Bankruptcy law can’t protect U.S. from blue state public union pension threat
Much as free speech, free elections and the Electoral College failed to protect us from the ObamaDem super-majority threat
When America faced terror after 911, many liberals played down the threat from Osama bin Laden and terror-sponsoring dictators like Saddam Hussein, by gnashing their teeth over “why they hated us” and how Abu Ghraib and fighting back “created terrorists”.
I remember being told how Mexico and the national debt were greater threats, and given the bang-up job that our armed forces under former Commander-in-Chief Bush, and even the drone-happy current President, it does appear that the tens of thousands of dead terrorists have elevated the priorities of violence on our southern border. Moreover, the threat of ObamaDems grew to grave proportions over the past two years as they fought the debt of the Bush years by more than tripling it. God save us from the saviors akin to Greece!
It was at some point last year that even yours truly began to see threats sans Muslim names when we contemplated a Democratic Congress and White House forcing the frugal red states to bail out their union-benefactors in Cally, New York, Illinois and other irresponsible states willingly held hostage to public employee unions addicted to retiring at age 50 with full pay.
Cities, not states, can be debtors in bankruptcy
And then We the tea-drinking People spoke and thank God for it, because it appears that the only savior on the horizon is the recently convened Republican majority in the U.S. House since the federal bankruptcy code offers no option to states to file:
Section 109. Who may be a debtor(a) Notwithstanding any other provision of this section, only a person that resides or has a domicile, a place of business, or property in the United States, or a municipality, may be a debtor under this title.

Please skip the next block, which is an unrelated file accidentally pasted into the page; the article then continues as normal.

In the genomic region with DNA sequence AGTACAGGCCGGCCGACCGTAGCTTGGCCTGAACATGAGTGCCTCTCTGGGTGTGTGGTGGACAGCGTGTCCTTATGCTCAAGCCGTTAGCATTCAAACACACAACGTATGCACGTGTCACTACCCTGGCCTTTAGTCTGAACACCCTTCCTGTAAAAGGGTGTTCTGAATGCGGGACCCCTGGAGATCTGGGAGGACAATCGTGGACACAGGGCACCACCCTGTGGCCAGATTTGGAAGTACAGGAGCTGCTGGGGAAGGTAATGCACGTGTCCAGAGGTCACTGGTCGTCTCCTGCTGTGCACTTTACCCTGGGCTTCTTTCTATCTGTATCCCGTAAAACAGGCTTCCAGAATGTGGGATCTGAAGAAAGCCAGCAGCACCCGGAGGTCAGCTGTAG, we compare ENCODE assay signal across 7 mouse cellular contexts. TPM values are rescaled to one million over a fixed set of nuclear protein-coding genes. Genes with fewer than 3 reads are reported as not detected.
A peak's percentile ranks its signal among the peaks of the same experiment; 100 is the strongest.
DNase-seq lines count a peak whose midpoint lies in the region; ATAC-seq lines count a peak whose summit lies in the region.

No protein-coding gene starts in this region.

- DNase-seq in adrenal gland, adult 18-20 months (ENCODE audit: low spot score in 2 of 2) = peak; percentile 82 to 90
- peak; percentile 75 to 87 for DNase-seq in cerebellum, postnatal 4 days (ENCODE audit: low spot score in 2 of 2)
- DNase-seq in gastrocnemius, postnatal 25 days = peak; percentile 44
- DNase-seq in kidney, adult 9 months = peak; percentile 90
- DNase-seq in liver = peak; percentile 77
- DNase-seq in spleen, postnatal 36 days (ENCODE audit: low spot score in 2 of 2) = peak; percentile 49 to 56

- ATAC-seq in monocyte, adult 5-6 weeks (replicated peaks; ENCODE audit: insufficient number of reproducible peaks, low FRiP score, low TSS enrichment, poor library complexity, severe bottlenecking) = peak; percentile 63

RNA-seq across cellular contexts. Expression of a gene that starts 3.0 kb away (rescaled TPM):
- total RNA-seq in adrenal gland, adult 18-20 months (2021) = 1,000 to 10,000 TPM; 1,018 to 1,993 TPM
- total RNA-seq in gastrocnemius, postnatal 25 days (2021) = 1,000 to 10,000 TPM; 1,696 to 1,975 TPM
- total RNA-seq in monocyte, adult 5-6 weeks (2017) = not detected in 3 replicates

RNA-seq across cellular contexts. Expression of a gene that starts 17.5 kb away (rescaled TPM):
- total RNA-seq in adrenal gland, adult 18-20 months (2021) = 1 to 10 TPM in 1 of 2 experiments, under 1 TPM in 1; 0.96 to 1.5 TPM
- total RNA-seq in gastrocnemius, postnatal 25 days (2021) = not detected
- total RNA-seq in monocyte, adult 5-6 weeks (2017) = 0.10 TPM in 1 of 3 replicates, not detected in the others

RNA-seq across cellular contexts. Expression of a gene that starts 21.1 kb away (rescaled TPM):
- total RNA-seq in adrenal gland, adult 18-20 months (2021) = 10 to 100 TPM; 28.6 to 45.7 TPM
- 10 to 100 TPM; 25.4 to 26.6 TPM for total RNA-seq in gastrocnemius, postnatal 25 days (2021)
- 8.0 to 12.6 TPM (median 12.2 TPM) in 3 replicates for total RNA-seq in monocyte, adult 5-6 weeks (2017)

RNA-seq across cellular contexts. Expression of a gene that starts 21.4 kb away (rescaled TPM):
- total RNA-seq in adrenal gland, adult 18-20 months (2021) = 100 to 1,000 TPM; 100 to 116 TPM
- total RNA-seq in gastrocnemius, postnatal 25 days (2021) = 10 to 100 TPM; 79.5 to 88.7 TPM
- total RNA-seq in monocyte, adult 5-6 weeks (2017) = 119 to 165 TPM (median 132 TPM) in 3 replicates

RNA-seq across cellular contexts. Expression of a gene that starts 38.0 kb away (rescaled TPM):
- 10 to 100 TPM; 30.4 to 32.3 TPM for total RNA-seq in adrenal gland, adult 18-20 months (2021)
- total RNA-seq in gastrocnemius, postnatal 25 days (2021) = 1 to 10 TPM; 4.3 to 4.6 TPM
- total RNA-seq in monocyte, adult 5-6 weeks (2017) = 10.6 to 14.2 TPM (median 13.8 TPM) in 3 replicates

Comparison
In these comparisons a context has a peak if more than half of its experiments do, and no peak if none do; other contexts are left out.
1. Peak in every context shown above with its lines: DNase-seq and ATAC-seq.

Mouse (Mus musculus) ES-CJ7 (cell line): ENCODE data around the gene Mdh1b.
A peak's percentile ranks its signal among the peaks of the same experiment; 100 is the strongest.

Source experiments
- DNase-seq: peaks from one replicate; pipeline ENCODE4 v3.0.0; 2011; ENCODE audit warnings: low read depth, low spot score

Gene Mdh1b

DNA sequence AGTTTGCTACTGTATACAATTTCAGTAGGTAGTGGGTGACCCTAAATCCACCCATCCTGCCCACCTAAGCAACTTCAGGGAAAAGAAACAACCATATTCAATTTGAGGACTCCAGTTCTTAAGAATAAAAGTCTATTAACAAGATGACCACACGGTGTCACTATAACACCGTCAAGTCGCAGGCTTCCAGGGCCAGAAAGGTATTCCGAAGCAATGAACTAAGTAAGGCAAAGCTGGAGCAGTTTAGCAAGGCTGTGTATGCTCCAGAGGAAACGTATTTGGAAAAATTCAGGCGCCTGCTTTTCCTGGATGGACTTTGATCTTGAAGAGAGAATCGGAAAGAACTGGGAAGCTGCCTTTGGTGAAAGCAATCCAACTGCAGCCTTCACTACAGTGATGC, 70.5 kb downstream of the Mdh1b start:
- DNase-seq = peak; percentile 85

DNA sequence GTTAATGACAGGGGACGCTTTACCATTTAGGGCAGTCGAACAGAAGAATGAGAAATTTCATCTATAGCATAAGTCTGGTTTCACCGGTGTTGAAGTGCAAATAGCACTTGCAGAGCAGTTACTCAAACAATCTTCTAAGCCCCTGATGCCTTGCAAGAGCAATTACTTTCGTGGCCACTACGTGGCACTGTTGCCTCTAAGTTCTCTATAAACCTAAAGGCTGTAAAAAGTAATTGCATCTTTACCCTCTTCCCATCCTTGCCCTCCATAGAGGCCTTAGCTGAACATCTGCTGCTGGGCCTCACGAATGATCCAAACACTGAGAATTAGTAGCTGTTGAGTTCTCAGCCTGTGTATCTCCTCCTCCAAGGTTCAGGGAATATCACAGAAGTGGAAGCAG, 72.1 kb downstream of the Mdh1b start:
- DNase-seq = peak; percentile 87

States may not file for bankruptcy and some legal scholars claim that a Constitutional Amendment, rather than a mere statute, would be required to allow them to do so given “sovereignty” issues. DeVine Law does not agree with that legal position, but I digress.
The DeMint solution
The best outline of a solution that I have seen comes from Senator Jim DeMint (R-SC):
- First, create a legal process to allow states to renegotiate debts and union contracts in something akin to bankruptcy.
- Second, forbid a congressional bailout of the states.
- Third, forbid the Fed to buy states’ debt as part of a freelance Ben Bernanke bailout.
- In other words, prepare a site for crash-landing state finances and then forcibly guide them to it.
- That third part is interesting, no? Republicans are looking askew at the Fed’s new career as at-large bailout-maker.
The next two years are going to be and are perilous because we haven’t much hope that ObamaDems still controlling the Senate and White House will agree to obvious common sense solutions to problems from creating jobs (Isn’t it a no-brainer that we should be expanding oil drilling on domestic land and seas?); and, reducing deficits and onerous regulations on business (Yet, Obama and Reid have vowed to defend ObamaCare to the death while promulgating carbon-emission regulations that threaten the oil and coal industries.).
All we may be able to do is a William F. Buckley-ite stand athwart history and yell, Stop!
With respect to the DeMint plan that should be enough, unless The Fed goes rogue again and does triple the damage of fiscal policy as it has under Paulson and Geithner.
The bottom line is that for reasons of future moral hazard and all too real present financial hazards to the nation, we cannot let the underwater blue states drown the rest of the lower 48 that paid their bills.
“One man with courage makes a majority.” – Andrew Jackson